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Private William Irvine Dyce, 5th Bn. Royal Scots

 

A short biography by Brian Budge

 

 

William was born at 25 Catherine Place, Kirkwall on the 7th December 1896, the second son of James Irvine, a merchant seaman, and Mary Irvine (née Johnston).  William’s father died when he was still very young. William attended the Burgh school in Kirkwall, but when he was seven years old his mother married again. She married in Leith a widower, John Dyce, who worked as a stone mason. William took on the new family name. On leaving school William found employment in Edinburgh with a florist, John Downie.

In November 1914, William volunteered to join his older brother James in the Royal Scots. After completing his training William travelled out to the Mediterranean and on the 10th May landed in Gallipoli, to join James in the 1/5th Royal Scots, the only territorial battalion in the 29th Division, the last regular Army division formed in the Great War.

The Orcadian showed a photo of William in its “Our Roll of Honour” section, with the following report of his death:

An officer conveying the sad news to his mother writes: – “I feel that I have a concern in your son’s career that is different from that of the usual relationship between officer and man.  Willie had won the esteem of all in the company, and his death is deeply deplored.  He was hit by a sniper this morning as he was fetching water for his comrades in the trenches, and died instantly.  We buried him this afternoon.  Mr Ross, the Presbyterian chaplain, conducted the ceremony, and his funeral was attended by the Colonel, and all his company officers.  A small cross was erected to his loving memory.  Willie died, as all soldiers would choose to die, in a just struggle for freedom, and with a clean record behind him.”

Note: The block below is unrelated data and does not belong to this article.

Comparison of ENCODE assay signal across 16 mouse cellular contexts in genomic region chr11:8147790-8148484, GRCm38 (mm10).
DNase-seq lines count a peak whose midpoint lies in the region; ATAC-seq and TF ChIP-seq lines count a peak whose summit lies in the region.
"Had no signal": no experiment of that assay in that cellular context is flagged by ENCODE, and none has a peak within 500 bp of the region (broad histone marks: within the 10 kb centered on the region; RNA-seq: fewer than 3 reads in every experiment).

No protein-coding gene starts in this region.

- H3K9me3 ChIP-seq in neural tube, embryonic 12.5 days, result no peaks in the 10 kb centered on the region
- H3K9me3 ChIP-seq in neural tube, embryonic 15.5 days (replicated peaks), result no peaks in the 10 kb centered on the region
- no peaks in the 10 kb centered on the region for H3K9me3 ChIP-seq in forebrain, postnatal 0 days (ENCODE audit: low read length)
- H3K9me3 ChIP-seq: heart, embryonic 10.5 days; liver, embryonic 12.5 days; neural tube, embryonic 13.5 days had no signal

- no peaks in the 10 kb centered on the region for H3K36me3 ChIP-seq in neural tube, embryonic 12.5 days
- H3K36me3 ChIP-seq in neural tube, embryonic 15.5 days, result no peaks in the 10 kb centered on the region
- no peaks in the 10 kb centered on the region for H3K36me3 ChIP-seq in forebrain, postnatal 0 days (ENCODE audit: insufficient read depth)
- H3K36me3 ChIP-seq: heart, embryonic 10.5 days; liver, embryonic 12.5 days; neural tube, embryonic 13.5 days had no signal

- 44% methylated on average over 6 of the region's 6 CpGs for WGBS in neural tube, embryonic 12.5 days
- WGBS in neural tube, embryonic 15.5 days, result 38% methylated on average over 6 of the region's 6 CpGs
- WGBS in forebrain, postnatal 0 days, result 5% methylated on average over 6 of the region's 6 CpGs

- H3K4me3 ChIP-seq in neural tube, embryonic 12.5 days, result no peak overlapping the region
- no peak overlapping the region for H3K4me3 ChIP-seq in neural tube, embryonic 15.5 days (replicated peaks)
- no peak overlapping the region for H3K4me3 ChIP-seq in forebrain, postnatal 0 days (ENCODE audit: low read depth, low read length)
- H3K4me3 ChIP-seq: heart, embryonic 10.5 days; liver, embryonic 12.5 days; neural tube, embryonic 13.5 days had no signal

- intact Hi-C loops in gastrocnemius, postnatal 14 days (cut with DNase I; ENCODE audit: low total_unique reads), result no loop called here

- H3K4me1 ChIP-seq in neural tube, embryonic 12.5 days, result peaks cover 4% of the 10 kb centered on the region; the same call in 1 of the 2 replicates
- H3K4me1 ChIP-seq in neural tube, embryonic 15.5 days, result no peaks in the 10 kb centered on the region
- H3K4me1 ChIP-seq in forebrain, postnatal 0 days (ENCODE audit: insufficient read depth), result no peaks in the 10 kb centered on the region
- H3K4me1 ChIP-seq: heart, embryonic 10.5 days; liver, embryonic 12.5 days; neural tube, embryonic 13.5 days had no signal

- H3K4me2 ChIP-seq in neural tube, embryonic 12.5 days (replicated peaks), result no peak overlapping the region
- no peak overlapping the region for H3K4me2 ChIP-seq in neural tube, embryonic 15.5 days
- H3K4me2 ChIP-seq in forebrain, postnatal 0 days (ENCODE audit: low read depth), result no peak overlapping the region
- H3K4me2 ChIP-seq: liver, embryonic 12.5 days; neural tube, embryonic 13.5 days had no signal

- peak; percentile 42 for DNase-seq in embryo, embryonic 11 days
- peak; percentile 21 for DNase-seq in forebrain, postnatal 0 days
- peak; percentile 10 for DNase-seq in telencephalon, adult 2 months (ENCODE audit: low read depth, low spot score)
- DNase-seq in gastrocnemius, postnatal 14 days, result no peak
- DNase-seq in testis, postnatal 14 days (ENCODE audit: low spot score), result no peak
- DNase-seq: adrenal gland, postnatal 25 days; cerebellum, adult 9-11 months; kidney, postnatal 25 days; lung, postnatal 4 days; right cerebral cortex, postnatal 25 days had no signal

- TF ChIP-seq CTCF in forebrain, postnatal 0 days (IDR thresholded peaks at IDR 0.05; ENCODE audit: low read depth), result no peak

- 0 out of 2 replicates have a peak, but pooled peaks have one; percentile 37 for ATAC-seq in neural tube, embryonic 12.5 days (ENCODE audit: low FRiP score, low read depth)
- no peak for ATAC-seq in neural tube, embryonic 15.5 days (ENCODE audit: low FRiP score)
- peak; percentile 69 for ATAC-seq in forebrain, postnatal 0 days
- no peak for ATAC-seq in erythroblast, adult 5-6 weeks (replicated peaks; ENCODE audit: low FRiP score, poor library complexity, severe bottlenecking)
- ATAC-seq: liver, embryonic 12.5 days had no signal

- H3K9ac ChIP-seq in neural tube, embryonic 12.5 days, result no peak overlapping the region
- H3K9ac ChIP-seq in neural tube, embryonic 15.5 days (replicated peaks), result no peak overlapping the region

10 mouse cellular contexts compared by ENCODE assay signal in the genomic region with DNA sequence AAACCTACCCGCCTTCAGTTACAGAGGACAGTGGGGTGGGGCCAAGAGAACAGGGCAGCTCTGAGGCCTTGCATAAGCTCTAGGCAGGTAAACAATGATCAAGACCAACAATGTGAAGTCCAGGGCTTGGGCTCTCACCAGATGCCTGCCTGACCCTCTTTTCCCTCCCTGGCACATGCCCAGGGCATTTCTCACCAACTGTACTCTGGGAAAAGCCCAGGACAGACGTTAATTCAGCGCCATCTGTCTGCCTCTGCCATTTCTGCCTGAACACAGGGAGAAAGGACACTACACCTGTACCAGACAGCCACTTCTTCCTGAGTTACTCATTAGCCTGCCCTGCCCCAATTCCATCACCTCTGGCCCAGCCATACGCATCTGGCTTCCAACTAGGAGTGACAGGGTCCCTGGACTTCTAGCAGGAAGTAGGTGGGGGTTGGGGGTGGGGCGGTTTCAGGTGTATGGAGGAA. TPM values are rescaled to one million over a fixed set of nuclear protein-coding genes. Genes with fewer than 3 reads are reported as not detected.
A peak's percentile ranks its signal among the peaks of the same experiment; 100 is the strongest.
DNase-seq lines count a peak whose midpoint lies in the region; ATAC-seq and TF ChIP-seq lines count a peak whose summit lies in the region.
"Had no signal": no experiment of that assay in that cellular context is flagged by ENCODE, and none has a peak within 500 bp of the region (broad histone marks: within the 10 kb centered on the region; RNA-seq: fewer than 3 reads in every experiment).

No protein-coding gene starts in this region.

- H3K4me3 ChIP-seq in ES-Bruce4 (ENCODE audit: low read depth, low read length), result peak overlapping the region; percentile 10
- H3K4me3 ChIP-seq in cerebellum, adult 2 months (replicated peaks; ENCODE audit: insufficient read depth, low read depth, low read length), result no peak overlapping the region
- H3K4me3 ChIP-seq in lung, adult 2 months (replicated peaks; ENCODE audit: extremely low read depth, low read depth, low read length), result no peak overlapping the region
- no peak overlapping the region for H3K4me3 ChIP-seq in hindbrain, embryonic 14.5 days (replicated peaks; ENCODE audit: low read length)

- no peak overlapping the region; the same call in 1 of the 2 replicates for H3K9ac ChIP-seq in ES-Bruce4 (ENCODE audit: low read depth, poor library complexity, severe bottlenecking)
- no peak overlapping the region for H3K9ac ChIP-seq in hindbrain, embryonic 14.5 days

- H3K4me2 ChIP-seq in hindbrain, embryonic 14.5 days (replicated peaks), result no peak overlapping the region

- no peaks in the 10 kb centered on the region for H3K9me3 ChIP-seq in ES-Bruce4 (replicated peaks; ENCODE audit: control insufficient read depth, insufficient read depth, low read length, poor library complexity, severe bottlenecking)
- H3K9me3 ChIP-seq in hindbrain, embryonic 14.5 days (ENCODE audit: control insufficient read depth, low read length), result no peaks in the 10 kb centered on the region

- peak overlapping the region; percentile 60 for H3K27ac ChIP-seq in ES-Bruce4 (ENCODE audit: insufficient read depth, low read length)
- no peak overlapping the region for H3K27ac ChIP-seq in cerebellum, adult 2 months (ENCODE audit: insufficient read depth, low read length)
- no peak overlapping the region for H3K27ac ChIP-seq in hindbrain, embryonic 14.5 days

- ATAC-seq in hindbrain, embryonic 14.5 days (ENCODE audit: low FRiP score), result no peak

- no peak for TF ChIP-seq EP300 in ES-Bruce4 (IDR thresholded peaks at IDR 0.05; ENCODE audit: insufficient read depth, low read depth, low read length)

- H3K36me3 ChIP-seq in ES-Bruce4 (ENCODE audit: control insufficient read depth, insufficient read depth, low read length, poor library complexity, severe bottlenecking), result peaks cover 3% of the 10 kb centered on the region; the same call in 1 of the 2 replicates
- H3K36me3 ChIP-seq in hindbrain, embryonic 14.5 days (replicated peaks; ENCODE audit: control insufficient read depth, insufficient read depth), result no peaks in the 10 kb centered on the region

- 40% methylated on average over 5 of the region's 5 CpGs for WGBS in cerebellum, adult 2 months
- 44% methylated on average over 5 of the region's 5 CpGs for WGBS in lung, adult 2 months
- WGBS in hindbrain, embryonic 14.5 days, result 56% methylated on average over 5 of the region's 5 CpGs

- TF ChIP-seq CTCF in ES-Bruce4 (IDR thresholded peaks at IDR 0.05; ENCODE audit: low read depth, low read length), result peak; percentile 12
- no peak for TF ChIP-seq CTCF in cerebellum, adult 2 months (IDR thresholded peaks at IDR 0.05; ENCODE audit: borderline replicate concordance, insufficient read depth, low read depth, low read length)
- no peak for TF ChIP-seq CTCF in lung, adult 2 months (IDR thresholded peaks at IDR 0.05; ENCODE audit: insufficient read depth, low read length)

William Irvine Dyce died on the 18th June 1915, when he was only 19 years old.  He is now buried in Grave I.E.3 in Twelve Tree Copse Cemetery, Gallipoli.  His body was moved there after the Armistice, to join its 1,133 other identified burials.  The impressive cemetery contains special memorials to commemorate many of its 2,226 unidentified burials, also a New Zealand Memorial on which are inscribed the names of 177 soldiers from that country who died fighting at Helles in May 1915 and have no known grave there. 

William’s brother James survived his service on Gallipoli with the 1/5th Royal Scots, but he was deeply affected by events there, including his younger brother's death. James was eventually discharged sick from the Army on the 13th June 1916 on List TD/55, suffering from shell shock. On the 19th February 1918 in Edinburgh, James married a widow, Eleanor Shaw (or Henderson). James worked as a sculptor, but his health never really recovered and he died of heart failure at their home in 27 Albany Street, Edinburgh on the 7th December 1919 aged 27.

Twelve Tree Copse Cemetery

 

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